After six months of treatment, rehab and chronic pain, Genevieve’s mother was deemed cancer-free. But in November of 2017, she died.

"As kind as everyone was and as well-meaning as they were, it didn't feel like they really got it, and it just didn't seem that hard to get."

Genevieve Hammond

Genevieve was devastated, but she dove right back into her teaching job after the winter holidays, barely giving herself time to grieve.

Then she saw the Facebook post requesting a kidney from her colleague and friend Michael.

"I've known him really well, and yet he's very reserved," she said. "And it was the idea that he would share this information publicly, in such a big public forum. It really felt urgent to me. His vulnerability made me feel like it was important to match that and and meet that."

So Genevieve, who was in a vulnerable place herself, filled out Michael’s donation form. A few weeks later, the treatment team called her to say she was officially in the running to be Michael’s donor.

"I was sitting at my desk in my classroom, and it was like a thunderbolt," she said. "You know, it really was like, 'Oh my God, this is so cool.' "

Michael and Genevieve then started an endless array of tests. And that’s when Genevieve started to see a different side of the medical community — the care and compassion she was shown throughout the testing process from physicians, surgeons, nurses, social workers, mental health providers. She says she felt herself opening up and sharing her complicated feelings about her mother's death. And she realized she jumped into this life-changing choice for an unexpected reason: as a way to channel her grief.

"And so when people say like, 'Do you think it has to do with your mother?' Yeah, I think it does," she said. "It’s not going to make it go away, the way she died or that she died. But it just allowed my emotions to be on my sleeve more than I think we let ourselves be most of the time."

That summer, Genevieve got the call she was waiting for: She could donate one of her kidneys to Michael. She wanted to share her news with him right away.

Michael remembers her calling him and asking to go to dinner — "almost like a proposal."

"It was just really exciting, and she seemed almost equally excited as I was, which I remember being very surprised about," he said. "She was just overwhelmed and completely thrilled that she could give me a kidney. And that made it even more emotional and more touching."

Genevieve also remembers the emotions they both felt in that moment.

"I could tell he was choked up, I was choked up, and it was just an amazing, great moment," she said. "It just felt like such a gift to be able to do this."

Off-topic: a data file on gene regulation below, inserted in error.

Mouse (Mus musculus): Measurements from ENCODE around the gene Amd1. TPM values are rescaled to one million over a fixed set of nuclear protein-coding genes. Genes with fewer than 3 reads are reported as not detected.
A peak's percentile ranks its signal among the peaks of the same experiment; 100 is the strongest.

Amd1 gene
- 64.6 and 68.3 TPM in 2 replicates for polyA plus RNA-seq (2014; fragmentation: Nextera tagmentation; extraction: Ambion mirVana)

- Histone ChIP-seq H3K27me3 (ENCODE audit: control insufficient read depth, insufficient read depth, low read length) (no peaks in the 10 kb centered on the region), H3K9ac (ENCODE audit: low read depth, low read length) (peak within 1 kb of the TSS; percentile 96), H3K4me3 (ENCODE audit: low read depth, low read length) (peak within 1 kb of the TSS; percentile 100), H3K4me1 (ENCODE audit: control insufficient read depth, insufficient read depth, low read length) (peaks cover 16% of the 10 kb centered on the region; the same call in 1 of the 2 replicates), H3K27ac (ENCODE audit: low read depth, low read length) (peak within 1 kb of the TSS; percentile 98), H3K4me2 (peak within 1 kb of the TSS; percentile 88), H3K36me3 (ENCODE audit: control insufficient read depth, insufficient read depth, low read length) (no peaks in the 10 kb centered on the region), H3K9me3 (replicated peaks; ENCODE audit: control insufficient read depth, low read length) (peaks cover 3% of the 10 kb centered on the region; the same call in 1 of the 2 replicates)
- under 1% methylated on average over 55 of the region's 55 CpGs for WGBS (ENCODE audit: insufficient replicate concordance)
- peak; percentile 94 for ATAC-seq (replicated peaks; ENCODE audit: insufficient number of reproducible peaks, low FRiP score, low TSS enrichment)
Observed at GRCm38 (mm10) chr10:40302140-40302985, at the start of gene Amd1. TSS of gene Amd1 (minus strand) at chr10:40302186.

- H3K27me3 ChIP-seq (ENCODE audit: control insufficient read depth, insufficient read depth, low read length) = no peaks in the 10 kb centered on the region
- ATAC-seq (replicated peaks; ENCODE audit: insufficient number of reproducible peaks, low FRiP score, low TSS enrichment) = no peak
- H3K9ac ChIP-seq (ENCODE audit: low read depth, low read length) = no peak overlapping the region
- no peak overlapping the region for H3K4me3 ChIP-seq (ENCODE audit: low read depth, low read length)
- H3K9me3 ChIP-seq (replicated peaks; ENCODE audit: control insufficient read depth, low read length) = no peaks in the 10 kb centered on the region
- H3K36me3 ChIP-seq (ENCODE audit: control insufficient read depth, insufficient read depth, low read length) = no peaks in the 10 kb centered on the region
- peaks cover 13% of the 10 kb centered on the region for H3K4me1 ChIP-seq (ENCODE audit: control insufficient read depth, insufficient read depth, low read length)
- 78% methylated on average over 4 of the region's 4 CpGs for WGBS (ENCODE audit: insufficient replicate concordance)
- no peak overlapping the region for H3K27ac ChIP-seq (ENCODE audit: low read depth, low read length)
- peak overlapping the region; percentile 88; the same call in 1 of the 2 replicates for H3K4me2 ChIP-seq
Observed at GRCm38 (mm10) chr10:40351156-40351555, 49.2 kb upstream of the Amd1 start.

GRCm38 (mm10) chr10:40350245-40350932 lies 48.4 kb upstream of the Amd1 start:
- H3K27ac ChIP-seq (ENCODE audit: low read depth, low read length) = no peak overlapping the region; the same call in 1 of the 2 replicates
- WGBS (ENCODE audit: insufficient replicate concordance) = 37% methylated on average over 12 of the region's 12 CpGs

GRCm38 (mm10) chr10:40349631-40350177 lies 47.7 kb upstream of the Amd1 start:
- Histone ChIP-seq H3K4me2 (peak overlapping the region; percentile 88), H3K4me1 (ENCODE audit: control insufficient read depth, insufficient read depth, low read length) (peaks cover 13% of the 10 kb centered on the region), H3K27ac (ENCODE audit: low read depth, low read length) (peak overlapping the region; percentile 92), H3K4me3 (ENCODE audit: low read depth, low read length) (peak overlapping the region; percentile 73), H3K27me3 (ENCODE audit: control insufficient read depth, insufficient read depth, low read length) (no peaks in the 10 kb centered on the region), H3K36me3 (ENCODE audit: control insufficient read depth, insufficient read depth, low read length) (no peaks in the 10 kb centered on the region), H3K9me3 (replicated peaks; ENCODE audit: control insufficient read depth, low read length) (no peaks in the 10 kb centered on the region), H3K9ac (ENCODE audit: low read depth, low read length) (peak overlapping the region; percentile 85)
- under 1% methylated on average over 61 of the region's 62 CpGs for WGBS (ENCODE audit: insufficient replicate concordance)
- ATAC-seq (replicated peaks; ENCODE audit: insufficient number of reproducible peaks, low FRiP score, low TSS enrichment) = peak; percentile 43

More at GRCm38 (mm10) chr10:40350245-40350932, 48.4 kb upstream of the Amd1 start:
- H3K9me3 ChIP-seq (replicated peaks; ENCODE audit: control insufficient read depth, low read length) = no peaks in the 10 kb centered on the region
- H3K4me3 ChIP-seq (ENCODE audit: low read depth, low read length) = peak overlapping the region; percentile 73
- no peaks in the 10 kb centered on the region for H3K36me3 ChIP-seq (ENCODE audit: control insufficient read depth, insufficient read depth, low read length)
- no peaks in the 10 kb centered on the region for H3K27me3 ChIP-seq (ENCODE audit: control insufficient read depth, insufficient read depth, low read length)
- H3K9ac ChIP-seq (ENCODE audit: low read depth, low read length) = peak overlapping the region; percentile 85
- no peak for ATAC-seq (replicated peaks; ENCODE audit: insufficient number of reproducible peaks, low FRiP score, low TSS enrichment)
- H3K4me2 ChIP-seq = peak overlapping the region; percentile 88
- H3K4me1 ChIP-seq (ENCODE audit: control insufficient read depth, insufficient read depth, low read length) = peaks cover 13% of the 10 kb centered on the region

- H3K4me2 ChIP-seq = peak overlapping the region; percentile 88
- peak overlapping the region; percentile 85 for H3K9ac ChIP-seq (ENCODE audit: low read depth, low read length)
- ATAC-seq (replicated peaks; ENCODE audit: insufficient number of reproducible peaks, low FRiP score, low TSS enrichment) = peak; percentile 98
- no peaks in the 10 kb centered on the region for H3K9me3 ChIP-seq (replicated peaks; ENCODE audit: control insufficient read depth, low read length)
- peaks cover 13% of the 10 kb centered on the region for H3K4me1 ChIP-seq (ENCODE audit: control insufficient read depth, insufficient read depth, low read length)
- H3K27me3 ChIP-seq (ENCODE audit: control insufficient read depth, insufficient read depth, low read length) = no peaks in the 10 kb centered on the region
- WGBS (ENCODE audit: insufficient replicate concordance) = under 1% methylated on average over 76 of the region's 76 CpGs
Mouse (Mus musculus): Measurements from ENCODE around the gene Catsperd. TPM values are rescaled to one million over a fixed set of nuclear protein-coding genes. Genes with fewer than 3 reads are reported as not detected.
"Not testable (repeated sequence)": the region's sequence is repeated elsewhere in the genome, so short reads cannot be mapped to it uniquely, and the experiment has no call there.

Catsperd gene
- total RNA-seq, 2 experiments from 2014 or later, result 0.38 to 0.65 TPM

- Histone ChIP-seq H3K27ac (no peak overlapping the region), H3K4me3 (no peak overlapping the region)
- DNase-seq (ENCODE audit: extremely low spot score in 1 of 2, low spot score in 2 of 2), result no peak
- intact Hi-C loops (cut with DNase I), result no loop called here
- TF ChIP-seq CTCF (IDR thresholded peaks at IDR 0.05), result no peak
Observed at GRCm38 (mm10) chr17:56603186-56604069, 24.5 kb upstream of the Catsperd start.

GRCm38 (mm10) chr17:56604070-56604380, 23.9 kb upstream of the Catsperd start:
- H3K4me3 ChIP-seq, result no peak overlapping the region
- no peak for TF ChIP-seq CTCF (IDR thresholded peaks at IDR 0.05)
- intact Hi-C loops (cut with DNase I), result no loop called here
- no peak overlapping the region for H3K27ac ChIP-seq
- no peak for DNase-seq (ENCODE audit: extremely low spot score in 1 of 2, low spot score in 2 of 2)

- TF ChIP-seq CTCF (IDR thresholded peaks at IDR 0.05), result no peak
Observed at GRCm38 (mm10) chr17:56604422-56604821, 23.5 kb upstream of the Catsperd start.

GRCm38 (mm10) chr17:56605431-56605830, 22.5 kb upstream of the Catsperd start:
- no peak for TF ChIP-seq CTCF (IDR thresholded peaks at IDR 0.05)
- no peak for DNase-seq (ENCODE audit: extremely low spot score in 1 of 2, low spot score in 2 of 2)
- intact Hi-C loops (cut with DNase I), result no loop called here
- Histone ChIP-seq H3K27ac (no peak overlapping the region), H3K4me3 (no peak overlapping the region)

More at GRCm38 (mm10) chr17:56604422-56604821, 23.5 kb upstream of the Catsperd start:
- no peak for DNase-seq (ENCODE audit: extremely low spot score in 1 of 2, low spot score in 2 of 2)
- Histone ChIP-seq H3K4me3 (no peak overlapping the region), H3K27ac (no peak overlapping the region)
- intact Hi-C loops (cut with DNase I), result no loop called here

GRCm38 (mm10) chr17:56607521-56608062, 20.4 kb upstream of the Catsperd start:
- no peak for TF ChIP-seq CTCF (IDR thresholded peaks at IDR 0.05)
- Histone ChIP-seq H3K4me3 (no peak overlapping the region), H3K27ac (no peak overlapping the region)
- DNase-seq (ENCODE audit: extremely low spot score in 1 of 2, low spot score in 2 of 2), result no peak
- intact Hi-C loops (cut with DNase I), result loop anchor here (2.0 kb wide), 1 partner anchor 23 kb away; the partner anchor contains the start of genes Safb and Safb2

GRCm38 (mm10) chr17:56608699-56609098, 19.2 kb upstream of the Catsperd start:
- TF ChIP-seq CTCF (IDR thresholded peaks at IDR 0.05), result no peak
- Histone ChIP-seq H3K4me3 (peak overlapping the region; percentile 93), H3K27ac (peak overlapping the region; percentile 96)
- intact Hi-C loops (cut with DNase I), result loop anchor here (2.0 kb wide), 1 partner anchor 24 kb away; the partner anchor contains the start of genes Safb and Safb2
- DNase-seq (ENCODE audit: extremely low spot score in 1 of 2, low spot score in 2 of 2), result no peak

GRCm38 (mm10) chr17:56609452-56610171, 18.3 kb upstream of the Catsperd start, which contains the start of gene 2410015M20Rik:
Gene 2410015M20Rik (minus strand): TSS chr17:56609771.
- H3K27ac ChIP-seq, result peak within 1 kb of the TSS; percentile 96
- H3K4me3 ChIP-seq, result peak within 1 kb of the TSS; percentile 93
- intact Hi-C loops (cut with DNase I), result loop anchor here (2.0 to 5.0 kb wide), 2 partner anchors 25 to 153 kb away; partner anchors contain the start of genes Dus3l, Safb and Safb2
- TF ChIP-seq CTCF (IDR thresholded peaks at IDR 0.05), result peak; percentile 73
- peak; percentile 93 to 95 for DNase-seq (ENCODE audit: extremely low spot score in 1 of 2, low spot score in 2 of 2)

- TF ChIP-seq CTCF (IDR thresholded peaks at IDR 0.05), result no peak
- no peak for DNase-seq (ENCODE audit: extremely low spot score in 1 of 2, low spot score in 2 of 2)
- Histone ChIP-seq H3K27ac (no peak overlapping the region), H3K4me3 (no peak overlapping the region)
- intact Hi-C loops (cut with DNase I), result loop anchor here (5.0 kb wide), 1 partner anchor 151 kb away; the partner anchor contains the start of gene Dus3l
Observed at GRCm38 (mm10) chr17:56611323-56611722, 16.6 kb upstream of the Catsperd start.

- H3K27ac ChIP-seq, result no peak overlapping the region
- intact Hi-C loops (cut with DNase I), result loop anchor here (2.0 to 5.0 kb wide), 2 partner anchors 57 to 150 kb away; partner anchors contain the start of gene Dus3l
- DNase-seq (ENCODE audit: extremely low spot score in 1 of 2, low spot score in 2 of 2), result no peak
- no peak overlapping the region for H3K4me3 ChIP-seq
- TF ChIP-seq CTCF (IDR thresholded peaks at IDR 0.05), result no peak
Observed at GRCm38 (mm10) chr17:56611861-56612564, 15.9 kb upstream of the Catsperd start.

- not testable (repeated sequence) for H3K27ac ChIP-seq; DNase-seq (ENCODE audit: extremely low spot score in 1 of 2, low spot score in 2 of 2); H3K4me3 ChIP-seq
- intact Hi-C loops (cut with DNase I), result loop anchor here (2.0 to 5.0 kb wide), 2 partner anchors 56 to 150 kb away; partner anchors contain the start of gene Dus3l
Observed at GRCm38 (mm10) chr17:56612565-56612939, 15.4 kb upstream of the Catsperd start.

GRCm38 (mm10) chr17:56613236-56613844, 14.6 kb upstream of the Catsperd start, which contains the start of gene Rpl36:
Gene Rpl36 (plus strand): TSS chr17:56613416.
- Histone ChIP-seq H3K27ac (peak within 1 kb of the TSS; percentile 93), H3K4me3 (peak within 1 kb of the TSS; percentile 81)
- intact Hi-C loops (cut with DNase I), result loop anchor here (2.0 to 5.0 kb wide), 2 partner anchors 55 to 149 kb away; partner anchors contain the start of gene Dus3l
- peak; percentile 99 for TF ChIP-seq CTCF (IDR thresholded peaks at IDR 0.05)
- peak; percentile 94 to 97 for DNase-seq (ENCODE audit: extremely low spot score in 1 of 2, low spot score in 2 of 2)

Genevieve Hammond and Michael Romano at Massachusetts General Hospital in October 2018, after Genevieve donated one of her kidneys to Michael. (Courtesy Genevieve Hammond)
Genevieve Hammond and Michael Romano at Massachusetts General Hospital in October 2018, after Genevieve donated one of her kidneys to Michael. (Courtesy Genevieve Hammond)

In October 2018, Michael and Genevieve were admitted into Massachusetts General Hospital for their surgeries; Genevieve's was first and then Michael's. Genevieve remembers waking up from the anesthesia.

"The first thing I said when I woke up was just like, 'Is it working? Is my kidney working in him?' " she said. "And they said it was and ... that was amazing."

Michael had a similar reaction when he woke up, too.

"I remember asking, 'How's Genevieve?' " he said. "And they immediately said she's great, and she's recuperating a couple doors down."

It’s been nearly a year and a half since the transplant surgery, and both Genevieve and Michael are doing well. Genevieve likes to say that the donation didn’t change the way she lives her life at all, as a way to encourage other potential living donors. But it has certainly deepened the relationship between her and Michael in the best way.

"I know that I was in pain or discomfort, but that's not what stays with me," she said. "That feeling of being told that it was working … it was like fireworks. It just felt like everything that I had felt about doing this, about how right it was, was proven to be true."

For Michael, Genevieve’s act of giving changed everything. His symptoms are gone and he is healthy again. And he feels a constant sense of gratitude toward Genevieve — the woman who gave him a priceless gift.

"How do you pay someone back who saved your life? I am so incredibly grateful that I need to pay it back to her but also pay it forward to others. And I'm just thrilled to be able to, you know, still be around to do that."

Andrea Asuaje Twitter Reporter/Producer, Kind World
Andrea Asuaje was a reporter and producer in WBUR’s iLab, where she made Kind World. She's honored to share these emotional and impactful stories of hope, love and compassion with the WBUR audience.